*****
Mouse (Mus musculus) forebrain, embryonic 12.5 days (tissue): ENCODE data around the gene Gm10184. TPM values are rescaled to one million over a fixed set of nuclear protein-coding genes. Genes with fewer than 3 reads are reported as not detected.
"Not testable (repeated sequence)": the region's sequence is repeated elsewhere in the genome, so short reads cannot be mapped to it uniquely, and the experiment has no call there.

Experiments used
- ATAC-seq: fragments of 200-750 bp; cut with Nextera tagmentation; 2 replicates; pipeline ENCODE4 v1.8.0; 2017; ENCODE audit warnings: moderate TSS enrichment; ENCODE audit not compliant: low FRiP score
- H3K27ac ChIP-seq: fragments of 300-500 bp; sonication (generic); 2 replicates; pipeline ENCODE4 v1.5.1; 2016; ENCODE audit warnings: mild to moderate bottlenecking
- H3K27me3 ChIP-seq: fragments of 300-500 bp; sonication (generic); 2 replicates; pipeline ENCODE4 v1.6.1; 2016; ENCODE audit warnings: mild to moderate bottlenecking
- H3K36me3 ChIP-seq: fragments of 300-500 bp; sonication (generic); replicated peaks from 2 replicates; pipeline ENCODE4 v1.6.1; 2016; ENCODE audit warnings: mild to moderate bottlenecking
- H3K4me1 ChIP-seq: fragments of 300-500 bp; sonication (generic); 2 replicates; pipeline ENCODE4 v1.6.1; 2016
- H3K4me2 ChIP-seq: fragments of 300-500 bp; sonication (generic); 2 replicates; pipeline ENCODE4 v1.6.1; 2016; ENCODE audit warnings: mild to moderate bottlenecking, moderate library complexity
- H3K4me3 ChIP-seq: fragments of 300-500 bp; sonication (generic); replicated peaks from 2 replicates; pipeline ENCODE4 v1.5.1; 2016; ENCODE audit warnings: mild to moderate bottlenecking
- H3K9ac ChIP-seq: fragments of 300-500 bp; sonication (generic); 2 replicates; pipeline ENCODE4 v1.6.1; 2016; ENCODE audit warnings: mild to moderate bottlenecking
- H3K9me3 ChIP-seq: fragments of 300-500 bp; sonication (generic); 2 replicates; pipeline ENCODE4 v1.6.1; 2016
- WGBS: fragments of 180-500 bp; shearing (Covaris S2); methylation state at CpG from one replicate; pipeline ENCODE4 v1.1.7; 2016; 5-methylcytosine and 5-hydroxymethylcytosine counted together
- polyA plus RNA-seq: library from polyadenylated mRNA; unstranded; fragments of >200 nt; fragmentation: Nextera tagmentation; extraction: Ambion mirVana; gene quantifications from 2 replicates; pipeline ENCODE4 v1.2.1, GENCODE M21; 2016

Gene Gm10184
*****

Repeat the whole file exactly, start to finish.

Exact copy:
Mouse (Mus musculus) forebrain, embryonic 12.5 days (tissue): ENCODE data around the gene Gm10184. TPM values are rescaled to one million over a fixed set of nuclear protein-coding genes. Genes with fewer than 3 reads are reported as not detected.
"Not testable (repeated sequence)": the region's sequence is repeated elsewhere in the genome, so short reads cannot be mapped to it uniquely, and the experiment has no call there.

Experiments used
- ATAC-seq: fragments of 200-750 bp; cut with Nextera tagmentation; 2 replicates; pipeline ENCODE4 v1.8.0; 2017; ENCODE audit warnings: moderate TSS enrichment; ENCODE audit not compliant: low FRiP score
- H3K27ac ChIP-seq: fragments of 300-500 bp; sonication (generic); 2 replicates; pipeline ENCODE4 v1.5.1; 2016; ENCODE audit warnings: mild to moderate bottlenecking
- H3K27me3 ChIP-seq: fragments of 300-500 bp; sonication (generic); 2 replicates; pipeline ENCODE4 v1.6.1; 2016; ENCODE audit warnings: mild to moderate bottlenecking
- H3K36me3 ChIP-seq: fragments of 300-500 bp; sonication (generic); replicated peaks from 2 replicates; pipeline ENCODE4 v1.6.1; 2016; ENCODE audit warnings: mild to moderate bottlenecking
- H3K4me1 ChIP-seq: fragments of 300-500 bp; sonication (generic); 2 replicates; pipeline ENCODE4 v1.6.1; 2016
- H3K4me2 ChIP-seq: fragments of 300-500 bp; sonication (generic); 2 replicates; pipeline ENCODE4 v1.6.1; 2016; ENCODE audit warnings: mild to moderate bottlenecking, moderate library complexity
- H3K4me3 ChIP-seq: fragments of 300-500 bp; sonication (generic); replicated peaks from 2 replicates; pipeline ENCODE4 v1.5.1; 2016; ENCODE audit warnings: mild to moderate bottlenecking
- H3K9ac ChIP-seq: fragments of 300-500 bp; sonication (generic); 2 replicates; pipeline ENCODE4 v1.6.1; 2016; ENCODE audit warnings: mild to moderate bottlenecking
- H3K9me3 ChIP-seq: fragments of 300-500 bp; sonication (generic); 2 replicates; pipeline ENCODE4 v1.6.1; 2016
- WGBS: fragments of 180-500 bp; shearing (Covaris S2); methylation state at CpG from one replicate; pipeline ENCODE4 v1.1.7; 2016; 5-methylcytosine and 5-hydroxymethylcytosine counted together
- polyA plus RNA-seq: library from polyadenylated mRNA; unstranded; fragments of >200 nt; fragmentation: Nextera tagmentation; extraction: Ambion mirVana; gene quantifications from 2 replicates; pipeline ENCODE4 v1.2.1, GENCODE M21; 2016

Gene Gm10184